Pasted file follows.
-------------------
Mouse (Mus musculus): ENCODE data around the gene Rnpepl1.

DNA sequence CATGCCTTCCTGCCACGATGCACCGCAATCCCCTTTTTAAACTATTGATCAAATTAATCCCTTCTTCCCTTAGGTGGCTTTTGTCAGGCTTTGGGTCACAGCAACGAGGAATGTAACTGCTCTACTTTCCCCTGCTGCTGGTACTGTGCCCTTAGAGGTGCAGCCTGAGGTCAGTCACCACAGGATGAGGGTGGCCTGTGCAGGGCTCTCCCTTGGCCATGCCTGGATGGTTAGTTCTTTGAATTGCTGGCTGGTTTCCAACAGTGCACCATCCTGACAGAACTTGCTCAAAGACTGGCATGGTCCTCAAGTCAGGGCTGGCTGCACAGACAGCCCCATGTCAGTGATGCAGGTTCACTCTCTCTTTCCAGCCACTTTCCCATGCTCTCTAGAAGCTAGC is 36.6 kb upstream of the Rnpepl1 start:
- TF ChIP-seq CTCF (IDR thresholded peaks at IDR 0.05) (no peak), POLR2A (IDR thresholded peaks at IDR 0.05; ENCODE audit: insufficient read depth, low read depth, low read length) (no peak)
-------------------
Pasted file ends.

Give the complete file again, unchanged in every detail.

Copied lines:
Mouse (Mus musculus): ENCODE data around the gene Rnpepl1.

DNA sequence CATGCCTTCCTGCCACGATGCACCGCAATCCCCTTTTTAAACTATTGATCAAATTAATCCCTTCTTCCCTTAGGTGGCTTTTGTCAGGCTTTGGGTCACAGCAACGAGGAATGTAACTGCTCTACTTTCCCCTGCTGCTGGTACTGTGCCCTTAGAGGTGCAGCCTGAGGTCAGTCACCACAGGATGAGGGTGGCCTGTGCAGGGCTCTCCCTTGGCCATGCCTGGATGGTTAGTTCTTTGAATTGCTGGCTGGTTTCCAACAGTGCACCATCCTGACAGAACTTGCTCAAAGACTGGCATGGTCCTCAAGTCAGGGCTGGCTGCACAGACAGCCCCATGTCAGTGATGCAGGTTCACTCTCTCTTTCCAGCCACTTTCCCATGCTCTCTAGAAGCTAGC is 36.6 kb upstream of the Rnpepl1 start:
- TF ChIP-seq CTCF (IDR thresholded peaks at IDR 0.05) (no peak), POLR2A (IDR thresholded peaks at IDR 0.05; ENCODE audit: insufficient read depth, low read depth, low read length) (no peak)